Music: They Make You Believe It Matters ; Romeo et Juliette Royal Opera House Lorin Maazel Barbican, London Annick Massis Wigmore Hall, London

By Kimberley, Nick | The Independent (London, England), February 27, 2000 | Go to article overview
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Music: They Make You Believe It Matters ; Romeo et Juliette Royal Opera House Lorin Maazel Barbican, London Annick Massis Wigmore Hall, London


Kimberley, Nick, The Independent (London, England)


This country may not have made much of a musical contribution to 19th-century opera, but its literary contribution cannot be overlooked. Take away all the operas based on Walter Scott and the Italian bel canto repertoire would be much diminished, and Shakespeare got made over into countless languages by numberless composers, each of whom wanted something different from him.

When Gounod came to make an opera from Romeo and Juliet, it's quite clear what he was looking for: lots of opportunities for a tenor and soprano to sing at each other. And that's just what he got. Does it matter that, in his Romeo et Juliette, the lovers could be any doomed couple in any romantic opera? Not really, as long as the roles are sung well, which by and large they are in Covent Garden's revival of Nicolas Joel's production. Needless to say, it helps that Romeo is Roberto Alagna, and Juliette Angela Gheorghiu. Their offstage intimacy translates well to the on-stage clinches: when they embrace, it's with a naturalness far removed from the don't- touch-me-there froideur of most operatic love scenes.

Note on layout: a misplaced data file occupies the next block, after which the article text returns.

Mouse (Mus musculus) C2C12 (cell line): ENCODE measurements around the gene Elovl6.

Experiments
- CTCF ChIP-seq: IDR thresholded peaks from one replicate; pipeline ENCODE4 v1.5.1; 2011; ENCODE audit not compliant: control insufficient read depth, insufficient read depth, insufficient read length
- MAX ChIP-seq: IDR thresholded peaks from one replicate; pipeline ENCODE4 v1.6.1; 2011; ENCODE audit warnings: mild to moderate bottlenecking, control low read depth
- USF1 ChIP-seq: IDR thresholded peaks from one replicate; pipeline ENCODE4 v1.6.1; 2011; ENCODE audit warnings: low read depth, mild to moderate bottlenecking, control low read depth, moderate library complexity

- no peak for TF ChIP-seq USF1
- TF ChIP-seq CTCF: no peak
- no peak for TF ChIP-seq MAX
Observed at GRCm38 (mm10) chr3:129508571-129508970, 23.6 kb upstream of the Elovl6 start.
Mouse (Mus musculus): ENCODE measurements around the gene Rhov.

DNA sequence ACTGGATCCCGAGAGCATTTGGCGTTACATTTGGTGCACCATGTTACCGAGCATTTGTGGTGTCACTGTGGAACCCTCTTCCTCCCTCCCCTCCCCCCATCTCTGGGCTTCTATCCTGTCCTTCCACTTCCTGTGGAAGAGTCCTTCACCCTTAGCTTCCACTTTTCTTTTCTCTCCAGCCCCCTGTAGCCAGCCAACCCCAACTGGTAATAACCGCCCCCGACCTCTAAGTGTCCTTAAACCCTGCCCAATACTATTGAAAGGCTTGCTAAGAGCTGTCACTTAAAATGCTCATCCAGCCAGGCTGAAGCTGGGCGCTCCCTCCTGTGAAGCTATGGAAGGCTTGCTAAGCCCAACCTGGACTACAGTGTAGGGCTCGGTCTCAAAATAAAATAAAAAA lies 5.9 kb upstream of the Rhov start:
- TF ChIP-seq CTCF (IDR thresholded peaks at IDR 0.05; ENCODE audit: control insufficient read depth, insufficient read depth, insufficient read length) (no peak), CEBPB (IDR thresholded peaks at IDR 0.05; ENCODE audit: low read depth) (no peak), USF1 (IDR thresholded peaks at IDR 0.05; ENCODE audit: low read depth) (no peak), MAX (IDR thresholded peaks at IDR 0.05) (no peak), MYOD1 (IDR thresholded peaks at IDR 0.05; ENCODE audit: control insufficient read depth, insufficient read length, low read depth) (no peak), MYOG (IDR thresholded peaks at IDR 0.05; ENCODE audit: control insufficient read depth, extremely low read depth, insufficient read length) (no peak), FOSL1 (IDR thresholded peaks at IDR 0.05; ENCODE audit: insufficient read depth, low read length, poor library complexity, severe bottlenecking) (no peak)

One of the problems with Joel's staging, at least in the hands of Alagna and Gheorghiu, is that they don't touch often enough. Much of the expression is projected straight out into the auditorium rather than between characters, and Alagna in particular sings at the front of the stage, as if everything is an aside to the audience. The chorus of Capulets and Montagues crouch and wave their daggers as if auditioning for a low-rent production of West Side Story, and, when in Act IV Juliette appears to die during her wedding ceremony, everybody dutifully crosses themselves and kneels to pray, without a single look being exchanged.

And Alagna and Gheorghiu, too, are rather old-fashioned; they perform as if the opera is there to serve them, rather than the other way round. They get away with it only as long as they sing properly, which they do. Alagna's voice becomes taut when Gounod pushes it to the top of its range, which he does often, but elsewhere the combination of baritonal depth and suave shaping of phrases are the marks of a fine performer. Gheorghiu is finer still, the voice full from top to bottom: this is a Juliette in rude good health. Her naturally sombre tone leads Shakespearean morbidity to the lilting waltz of "Ah! Je veux vivre", and when Romeo and Juliette finally expire together, it's possible to believe it matters.

The show is conducted by Charles Mackerras, 75 this year and still wonderful. His control of pace and drama is as secure as it was in ENO's production of Handel's Alcina two months ago: triumphs at both London opera houses in such a short period is no mean achievement. He remains one of the most effective conductors today.

A "strong, decisive beat ... absence of fussiness or superfluous action ... clear, unmistakable definition of time and rhythm": it might be a description of Mackerras, but it's actually the critic Herman Klein remembering Gustav Mahler at Covent Garden in 1892, and it's somewhat at odds with the various caricatures that survive of Mahler conducting as if he had St Vitus's dance.

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